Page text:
BTW, you don't happen to know of anyone on the East Coast between Long Island (where we are now) and Maine that's built a PT 11? Being able to test one out in person and haul it up on deck to test fit would be a dream...
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Old 15-06-2013, 19:19   #5
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Re: DO cruisers have time to build their own dinghy?

I haven't built a PT (yet) but I had a chance to look very closely at them last fall at the Wooden Boat Festival in Port Townsend. Having built my own 11'6" Whitehall and a fair amount of boat cabinetry I can tell you I was mightily impressed with their kits. But more impressive, at least to me, was watching one sail through the fleet of anchored vessels there for the festival. It sailed like a Banshee so if you do get one, definitely get the sailing kit. These look like very nice tenders indeed.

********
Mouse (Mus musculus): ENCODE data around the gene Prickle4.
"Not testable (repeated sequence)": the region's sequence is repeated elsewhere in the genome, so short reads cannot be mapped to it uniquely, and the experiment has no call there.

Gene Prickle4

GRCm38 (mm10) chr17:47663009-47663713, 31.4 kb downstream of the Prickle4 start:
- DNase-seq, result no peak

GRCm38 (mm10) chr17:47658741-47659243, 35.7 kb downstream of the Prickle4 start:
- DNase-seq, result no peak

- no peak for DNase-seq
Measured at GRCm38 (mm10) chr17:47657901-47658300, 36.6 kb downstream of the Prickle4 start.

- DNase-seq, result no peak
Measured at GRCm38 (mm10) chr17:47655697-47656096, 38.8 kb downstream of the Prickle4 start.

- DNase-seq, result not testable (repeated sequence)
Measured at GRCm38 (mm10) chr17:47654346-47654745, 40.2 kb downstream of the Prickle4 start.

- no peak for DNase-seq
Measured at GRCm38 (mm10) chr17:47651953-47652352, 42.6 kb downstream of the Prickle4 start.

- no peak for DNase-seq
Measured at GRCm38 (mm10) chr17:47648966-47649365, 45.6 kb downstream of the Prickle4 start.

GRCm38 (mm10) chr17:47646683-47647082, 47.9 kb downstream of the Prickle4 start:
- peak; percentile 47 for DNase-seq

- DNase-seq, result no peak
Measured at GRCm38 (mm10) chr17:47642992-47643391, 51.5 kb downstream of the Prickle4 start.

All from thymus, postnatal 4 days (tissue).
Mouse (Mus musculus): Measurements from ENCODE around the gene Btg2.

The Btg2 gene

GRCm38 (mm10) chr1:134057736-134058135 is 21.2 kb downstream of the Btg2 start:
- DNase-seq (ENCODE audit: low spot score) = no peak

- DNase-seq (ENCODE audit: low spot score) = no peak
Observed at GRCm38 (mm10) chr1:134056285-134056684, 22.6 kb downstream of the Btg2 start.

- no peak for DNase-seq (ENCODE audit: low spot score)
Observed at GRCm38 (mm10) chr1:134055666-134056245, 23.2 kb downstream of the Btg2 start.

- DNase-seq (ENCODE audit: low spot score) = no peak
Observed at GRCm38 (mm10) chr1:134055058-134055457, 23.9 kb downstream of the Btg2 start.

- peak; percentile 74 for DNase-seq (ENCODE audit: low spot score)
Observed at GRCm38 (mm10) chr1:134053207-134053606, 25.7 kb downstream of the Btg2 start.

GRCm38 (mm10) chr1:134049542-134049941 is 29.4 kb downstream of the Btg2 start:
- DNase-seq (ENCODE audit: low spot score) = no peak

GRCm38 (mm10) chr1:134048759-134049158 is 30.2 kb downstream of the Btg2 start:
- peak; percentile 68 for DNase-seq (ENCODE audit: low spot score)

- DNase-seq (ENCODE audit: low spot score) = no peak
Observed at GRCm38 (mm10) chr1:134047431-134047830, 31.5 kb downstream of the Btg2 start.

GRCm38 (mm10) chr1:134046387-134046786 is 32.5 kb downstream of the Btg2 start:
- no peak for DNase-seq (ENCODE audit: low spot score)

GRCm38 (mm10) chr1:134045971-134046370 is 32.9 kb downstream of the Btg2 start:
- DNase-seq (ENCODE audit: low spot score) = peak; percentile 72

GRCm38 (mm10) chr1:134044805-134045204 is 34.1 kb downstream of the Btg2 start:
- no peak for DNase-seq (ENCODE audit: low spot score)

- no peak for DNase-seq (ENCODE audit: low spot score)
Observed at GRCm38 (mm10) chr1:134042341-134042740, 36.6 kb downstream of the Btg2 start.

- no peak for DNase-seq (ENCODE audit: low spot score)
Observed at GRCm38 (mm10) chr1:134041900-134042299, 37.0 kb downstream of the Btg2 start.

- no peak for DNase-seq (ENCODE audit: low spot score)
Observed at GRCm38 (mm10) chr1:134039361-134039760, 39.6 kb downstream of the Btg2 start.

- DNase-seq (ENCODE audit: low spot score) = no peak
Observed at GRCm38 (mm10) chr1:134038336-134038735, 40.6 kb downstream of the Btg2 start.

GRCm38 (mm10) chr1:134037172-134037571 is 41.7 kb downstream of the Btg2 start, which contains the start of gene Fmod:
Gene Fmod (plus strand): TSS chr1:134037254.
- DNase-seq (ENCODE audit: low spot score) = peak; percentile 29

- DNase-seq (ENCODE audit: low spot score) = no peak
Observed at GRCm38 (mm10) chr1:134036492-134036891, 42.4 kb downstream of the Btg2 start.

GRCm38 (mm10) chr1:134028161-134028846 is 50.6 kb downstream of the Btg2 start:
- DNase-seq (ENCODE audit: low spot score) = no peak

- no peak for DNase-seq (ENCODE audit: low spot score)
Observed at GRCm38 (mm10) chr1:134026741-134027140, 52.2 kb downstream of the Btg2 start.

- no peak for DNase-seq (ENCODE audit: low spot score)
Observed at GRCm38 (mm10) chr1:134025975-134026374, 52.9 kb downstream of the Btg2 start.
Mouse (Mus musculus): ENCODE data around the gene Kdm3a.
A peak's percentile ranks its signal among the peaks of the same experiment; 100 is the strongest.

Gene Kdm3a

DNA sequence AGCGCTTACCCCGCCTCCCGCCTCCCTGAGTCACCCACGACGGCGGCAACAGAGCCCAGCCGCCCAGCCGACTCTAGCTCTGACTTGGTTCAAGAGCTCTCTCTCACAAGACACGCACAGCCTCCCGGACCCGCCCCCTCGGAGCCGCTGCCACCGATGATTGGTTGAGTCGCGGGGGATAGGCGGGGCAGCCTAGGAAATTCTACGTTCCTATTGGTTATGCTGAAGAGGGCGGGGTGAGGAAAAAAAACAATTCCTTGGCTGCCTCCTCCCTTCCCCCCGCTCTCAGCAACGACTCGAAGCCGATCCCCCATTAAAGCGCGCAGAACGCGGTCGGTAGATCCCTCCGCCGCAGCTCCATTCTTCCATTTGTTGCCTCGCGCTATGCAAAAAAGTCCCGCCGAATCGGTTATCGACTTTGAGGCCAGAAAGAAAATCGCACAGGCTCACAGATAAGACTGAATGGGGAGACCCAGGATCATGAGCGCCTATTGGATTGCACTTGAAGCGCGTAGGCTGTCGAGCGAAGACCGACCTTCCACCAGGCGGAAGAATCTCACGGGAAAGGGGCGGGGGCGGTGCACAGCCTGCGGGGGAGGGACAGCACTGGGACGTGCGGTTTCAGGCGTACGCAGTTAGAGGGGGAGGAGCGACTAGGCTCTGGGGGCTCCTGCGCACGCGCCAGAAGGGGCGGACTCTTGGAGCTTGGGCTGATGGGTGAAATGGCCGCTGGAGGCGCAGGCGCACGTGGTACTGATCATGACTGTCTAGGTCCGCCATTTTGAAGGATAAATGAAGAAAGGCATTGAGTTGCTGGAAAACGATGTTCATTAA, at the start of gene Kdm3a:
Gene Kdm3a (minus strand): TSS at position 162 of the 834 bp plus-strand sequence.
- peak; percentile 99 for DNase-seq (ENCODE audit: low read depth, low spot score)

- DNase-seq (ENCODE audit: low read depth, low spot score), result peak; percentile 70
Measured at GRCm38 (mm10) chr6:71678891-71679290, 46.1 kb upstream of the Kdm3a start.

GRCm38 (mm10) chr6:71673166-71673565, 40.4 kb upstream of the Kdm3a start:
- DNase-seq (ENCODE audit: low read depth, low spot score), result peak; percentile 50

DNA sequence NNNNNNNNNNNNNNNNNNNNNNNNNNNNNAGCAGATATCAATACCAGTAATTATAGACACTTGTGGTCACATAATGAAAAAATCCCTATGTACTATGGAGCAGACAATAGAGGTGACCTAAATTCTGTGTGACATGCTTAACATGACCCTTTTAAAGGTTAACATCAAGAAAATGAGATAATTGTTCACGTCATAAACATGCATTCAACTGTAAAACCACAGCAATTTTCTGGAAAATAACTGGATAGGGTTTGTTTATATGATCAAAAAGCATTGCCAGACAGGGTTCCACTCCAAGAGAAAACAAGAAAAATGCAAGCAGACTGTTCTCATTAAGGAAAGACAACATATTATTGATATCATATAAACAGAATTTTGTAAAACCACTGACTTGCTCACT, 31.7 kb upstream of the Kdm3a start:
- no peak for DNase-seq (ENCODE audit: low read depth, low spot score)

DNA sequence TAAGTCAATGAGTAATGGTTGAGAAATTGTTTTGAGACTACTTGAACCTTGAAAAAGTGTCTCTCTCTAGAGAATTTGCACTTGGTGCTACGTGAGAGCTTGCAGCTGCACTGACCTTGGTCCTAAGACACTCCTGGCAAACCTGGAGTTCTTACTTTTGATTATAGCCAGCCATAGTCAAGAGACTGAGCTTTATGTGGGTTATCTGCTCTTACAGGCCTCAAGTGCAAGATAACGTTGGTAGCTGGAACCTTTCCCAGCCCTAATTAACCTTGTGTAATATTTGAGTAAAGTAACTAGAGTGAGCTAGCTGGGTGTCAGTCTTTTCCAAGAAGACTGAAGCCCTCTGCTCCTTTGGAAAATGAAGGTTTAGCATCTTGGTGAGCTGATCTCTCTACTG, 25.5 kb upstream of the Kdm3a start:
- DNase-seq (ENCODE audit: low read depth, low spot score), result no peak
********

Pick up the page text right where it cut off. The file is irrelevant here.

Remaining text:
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Old 15-06-2013, 20:32   #6
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Re: DO cruisers have time to build their own dinghy?

Very nice! Good video.
Thanks and welcome aboard.
kind regards,
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Old 15-06-2013, 22:06   #7
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Re: DO cruisers have time to build their own dinghy?

I've spent quite a bit of time on your website and I really admire the PT11 design. I'm not a cruiser like most of the folks on this website but I do build small boats for fun. I met a man today who is a retired college prof and he's taken up building small boats. He's started selling them to pay for his hobby. I bet he would love to assemble one of your kits for a cruiser who doesn't have the time or skills. I have no idea what he would charge but it's an option to get one built.
I bet there are many people like him scattered around.